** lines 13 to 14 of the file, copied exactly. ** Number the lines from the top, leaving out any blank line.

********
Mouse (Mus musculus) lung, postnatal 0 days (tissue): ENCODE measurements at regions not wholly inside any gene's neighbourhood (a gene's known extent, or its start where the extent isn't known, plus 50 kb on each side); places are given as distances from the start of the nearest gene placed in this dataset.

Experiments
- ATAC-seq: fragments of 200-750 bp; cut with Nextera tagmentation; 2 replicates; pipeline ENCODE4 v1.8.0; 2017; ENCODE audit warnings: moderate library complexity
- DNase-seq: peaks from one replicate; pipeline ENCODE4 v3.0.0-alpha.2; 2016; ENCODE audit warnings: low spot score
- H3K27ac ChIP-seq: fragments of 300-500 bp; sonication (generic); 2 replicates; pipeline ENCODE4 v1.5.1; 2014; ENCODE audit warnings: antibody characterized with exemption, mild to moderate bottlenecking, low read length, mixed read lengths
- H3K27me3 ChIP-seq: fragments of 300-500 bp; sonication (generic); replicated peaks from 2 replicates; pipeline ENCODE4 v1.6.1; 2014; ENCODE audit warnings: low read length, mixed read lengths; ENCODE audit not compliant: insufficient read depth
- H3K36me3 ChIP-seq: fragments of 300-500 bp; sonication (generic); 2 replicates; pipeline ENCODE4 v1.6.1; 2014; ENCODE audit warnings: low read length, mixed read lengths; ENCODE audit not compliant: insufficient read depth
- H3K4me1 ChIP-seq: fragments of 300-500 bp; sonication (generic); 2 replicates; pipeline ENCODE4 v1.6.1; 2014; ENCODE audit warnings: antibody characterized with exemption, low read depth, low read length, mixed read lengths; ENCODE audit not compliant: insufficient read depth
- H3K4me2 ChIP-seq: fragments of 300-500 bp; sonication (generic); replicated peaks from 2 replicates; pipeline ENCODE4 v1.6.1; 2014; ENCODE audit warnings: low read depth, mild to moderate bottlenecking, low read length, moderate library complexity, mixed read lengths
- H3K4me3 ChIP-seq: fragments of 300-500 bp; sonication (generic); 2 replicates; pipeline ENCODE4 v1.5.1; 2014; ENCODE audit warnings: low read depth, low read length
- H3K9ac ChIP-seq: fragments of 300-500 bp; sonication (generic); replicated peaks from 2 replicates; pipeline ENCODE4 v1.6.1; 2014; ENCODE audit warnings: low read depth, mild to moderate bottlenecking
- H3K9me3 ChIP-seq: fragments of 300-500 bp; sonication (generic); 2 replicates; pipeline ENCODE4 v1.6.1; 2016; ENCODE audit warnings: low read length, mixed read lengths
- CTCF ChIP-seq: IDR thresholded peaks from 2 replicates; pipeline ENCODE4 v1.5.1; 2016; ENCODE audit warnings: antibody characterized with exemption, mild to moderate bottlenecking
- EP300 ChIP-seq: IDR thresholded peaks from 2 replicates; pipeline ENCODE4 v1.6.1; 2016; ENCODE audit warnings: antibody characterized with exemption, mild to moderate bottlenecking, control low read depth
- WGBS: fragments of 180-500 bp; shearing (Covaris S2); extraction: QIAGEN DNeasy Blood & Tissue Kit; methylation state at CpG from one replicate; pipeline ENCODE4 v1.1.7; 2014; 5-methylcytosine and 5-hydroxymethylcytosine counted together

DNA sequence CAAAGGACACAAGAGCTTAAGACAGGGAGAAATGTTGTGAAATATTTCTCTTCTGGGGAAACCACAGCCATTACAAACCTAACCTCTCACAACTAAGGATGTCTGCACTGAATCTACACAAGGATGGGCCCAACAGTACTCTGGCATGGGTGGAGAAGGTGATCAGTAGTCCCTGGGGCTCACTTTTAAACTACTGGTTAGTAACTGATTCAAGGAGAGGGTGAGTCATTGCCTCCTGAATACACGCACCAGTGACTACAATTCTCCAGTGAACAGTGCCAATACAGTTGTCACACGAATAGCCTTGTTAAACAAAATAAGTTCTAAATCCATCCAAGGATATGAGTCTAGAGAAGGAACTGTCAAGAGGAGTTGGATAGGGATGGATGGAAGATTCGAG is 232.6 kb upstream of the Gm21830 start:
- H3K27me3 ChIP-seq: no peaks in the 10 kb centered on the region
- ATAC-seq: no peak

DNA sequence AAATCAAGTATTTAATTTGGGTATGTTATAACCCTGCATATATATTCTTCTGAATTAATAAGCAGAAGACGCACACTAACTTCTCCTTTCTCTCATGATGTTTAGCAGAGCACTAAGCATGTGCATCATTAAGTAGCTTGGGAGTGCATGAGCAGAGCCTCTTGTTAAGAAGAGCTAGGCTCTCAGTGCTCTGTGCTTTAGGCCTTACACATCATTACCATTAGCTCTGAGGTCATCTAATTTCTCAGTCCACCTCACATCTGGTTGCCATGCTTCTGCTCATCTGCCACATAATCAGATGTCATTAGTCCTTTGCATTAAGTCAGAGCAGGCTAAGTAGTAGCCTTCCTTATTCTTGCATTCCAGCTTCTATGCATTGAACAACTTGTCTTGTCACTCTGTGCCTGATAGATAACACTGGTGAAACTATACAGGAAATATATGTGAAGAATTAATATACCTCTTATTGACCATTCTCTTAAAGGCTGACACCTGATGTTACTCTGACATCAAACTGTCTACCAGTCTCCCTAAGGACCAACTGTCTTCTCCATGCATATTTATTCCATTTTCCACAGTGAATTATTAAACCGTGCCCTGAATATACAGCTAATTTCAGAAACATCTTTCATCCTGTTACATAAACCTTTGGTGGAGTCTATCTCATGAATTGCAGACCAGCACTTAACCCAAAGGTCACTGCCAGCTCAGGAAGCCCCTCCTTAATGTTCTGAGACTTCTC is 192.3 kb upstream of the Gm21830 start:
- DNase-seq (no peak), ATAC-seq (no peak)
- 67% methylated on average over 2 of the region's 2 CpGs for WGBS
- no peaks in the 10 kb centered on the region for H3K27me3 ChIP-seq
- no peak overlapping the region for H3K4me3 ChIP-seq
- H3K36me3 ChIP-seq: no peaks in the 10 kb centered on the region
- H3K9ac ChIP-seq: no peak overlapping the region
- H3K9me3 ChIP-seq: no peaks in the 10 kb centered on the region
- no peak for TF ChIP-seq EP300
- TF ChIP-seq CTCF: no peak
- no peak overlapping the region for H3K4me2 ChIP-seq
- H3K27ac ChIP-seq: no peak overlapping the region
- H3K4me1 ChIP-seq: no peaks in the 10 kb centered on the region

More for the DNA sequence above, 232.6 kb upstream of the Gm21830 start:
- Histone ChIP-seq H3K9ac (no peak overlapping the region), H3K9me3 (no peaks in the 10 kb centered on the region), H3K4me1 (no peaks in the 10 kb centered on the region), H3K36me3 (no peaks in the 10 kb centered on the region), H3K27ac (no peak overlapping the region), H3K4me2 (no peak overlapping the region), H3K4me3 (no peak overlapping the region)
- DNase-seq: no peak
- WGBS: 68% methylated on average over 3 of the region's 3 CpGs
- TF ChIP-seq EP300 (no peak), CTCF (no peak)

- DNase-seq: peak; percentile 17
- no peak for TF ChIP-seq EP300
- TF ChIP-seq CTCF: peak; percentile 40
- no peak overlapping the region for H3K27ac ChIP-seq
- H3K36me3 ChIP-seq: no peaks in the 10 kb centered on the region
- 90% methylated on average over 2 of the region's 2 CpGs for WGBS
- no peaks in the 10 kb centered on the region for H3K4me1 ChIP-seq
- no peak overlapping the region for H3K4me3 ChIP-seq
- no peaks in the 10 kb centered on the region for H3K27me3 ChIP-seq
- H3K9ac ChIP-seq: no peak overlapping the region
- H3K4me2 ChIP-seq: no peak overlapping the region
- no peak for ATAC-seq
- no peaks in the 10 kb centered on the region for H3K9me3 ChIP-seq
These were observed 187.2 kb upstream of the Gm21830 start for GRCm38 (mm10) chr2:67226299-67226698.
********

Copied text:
- CTCF ChIP-seq: IDR thresholded peaks from 2 replicates; pipeline ENCODE4 v1.5.1; 2016; ENCODE audit warnings: antibody characterized with exemption, mild to moderate bottlenecking
- EP300 ChIP-seq: IDR thresholded peaks from 2 replicates; pipeline ENCODE4 v1.6.1; 2016; ENCODE audit warnings: antibody characterized with exemption, mild to moderate bottlenecking, control low read depth